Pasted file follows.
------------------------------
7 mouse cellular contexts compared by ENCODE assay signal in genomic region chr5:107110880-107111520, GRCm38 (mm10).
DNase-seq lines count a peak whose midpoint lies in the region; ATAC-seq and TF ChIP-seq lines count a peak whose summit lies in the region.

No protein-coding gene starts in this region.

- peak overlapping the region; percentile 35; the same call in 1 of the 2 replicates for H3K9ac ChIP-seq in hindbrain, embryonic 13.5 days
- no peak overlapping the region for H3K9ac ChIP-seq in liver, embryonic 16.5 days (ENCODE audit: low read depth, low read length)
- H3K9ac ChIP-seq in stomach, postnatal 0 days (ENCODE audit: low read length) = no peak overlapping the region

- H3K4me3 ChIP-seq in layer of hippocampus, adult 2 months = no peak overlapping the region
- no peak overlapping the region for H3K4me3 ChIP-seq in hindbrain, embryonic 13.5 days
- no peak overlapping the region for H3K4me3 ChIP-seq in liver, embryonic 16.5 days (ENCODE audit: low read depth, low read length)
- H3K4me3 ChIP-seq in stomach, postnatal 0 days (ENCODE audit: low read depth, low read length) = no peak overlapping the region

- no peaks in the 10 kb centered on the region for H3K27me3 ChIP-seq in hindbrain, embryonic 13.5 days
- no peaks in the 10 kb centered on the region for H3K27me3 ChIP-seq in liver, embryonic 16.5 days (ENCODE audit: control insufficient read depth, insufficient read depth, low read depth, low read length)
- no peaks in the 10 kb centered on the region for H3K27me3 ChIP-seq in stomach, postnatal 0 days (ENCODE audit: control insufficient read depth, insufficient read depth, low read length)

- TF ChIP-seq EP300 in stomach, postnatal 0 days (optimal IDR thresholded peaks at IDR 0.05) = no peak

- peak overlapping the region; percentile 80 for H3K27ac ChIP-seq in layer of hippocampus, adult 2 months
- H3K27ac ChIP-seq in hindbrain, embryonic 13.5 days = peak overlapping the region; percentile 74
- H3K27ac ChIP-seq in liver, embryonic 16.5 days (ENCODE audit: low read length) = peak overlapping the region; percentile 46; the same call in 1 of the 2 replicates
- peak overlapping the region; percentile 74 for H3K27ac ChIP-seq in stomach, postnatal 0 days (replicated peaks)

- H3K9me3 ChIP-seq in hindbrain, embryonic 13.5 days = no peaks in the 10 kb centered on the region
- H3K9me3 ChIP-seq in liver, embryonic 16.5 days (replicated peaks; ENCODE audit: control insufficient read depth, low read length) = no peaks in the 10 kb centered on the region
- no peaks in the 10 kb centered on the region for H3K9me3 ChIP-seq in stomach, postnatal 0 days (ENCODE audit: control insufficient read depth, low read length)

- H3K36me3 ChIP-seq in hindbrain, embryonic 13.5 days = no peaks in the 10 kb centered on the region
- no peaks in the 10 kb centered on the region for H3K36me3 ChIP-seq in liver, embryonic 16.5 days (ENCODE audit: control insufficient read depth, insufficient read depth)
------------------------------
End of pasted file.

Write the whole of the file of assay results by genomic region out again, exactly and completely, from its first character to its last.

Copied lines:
7 mouse cellular contexts compared by ENCODE assay signal in genomic region chr5:107110880-107111520, GRCm38 (mm10).
DNase-seq lines count a peak whose midpoint lies in the region; ATAC-seq and TF ChIP-seq lines count a peak whose summit lies in the region.

No protein-coding gene starts in this region.

- peak overlapping the region; percentile 35; the same call in 1 of the 2 replicates for H3K9ac ChIP-seq in hindbrain, embryonic 13.5 days
- no peak overlapping the region for H3K9ac ChIP-seq in liver, embryonic 16.5 days (ENCODE audit: low read depth, low read length)
- H3K9ac ChIP-seq in stomach, postnatal 0 days (ENCODE audit: low read length) = no peak overlapping the region

- H3K4me3 ChIP-seq in layer of hippocampus, adult 2 months = no peak overlapping the region
- no peak overlapping the region for H3K4me3 ChIP-seq in hindbrain, embryonic 13.5 days
- no peak overlapping the region for H3K4me3 ChIP-seq in liver, embryonic 16.5 days (ENCODE audit: low read depth, low read length)
- H3K4me3 ChIP-seq in stomach, postnatal 0 days (ENCODE audit: low read depth, low read length) = no peak overlapping the region

- no peaks in the 10 kb centered on the region for H3K27me3 ChIP-seq in hindbrain, embryonic 13.5 days
- no peaks in the 10 kb centered on the region for H3K27me3 ChIP-seq in liver, embryonic 16.5 days (ENCODE audit: control insufficient read depth, insufficient read depth, low read depth, low read length)
- no peaks in the 10 kb centered on the region for H3K27me3 ChIP-seq in stomach, postnatal 0 days (ENCODE audit: control insufficient read depth, insufficient read depth, low read length)

- TF ChIP-seq EP300 in stomach, postnatal 0 days (optimal IDR thresholded peaks at IDR 0.05) = no peak

- peak overlapping the region; percentile 80 for H3K27ac ChIP-seq in layer of hippocampus, adult 2 months
- H3K27ac ChIP-seq in hindbrain, embryonic 13.5 days = peak overlapping the region; percentile 74
- H3K27ac ChIP-seq in liver, embryonic 16.5 days (ENCODE audit: low read length) = peak overlapping the region; percentile 46; the same call in 1 of the 2 replicates
- peak overlapping the region; percentile 74 for H3K27ac ChIP-seq in stomach, postnatal 0 days (replicated peaks)

- H3K9me3 ChIP-seq in hindbrain, embryonic 13.5 days = no peaks in the 10 kb centered on the region
- H3K9me3 ChIP-seq in liver, embryonic 16.5 days (replicated peaks; ENCODE audit: control insufficient read depth, low read length) = no peaks in the 10 kb centered on the region
- no peaks in the 10 kb centered on the region for H3K9me3 ChIP-seq in stomach, postnatal 0 days (ENCODE audit: control insufficient read depth, low read length)

- H3K36me3 ChIP-seq in hindbrain, embryonic 13.5 days = no peaks in the 10 kb centered on the region
- no peaks in the 10 kb centered on the region for H3K36me3 ChIP-seq in liver, embryonic 16.5 days (ENCODE audit: control insufficient read depth, insufficient read depth)